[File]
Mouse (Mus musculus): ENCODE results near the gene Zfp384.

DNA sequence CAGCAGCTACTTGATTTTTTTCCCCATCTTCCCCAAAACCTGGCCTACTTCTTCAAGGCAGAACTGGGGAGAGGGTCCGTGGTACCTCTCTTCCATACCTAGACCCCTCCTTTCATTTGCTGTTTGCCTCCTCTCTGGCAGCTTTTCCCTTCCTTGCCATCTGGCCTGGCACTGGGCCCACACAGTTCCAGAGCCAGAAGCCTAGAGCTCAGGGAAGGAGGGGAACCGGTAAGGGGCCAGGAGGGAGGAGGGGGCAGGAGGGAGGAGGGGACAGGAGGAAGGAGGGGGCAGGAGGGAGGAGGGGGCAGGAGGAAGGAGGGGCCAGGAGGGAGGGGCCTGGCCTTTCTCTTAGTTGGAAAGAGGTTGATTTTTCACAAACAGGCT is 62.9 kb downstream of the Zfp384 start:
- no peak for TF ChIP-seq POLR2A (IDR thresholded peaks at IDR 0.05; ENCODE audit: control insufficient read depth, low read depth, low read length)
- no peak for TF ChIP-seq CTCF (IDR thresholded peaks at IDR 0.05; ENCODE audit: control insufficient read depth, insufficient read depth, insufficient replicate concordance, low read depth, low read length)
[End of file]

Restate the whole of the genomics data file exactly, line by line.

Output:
Mouse (Mus musculus): ENCODE results near the gene Zfp384.

DNA sequence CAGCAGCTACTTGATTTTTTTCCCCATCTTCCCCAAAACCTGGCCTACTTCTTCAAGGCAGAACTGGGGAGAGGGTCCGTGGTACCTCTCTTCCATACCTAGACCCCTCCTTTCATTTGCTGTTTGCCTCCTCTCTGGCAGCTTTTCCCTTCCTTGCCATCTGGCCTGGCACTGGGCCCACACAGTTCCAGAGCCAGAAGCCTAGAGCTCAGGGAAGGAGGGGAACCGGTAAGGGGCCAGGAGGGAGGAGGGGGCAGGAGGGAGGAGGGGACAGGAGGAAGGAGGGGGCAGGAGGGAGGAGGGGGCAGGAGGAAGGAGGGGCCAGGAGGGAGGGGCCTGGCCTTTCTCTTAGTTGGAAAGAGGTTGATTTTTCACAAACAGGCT is 62.9 kb downstream of the Zfp384 start:
- no peak for TF ChIP-seq POLR2A (IDR thresholded peaks at IDR 0.05; ENCODE audit: control insufficient read depth, low read depth, low read length)
- no peak for TF ChIP-seq CTCF (IDR thresholded peaks at IDR 0.05; ENCODE audit: control insufficient read depth, insufficient read depth, insufficient replicate concordance, low read depth, low read length)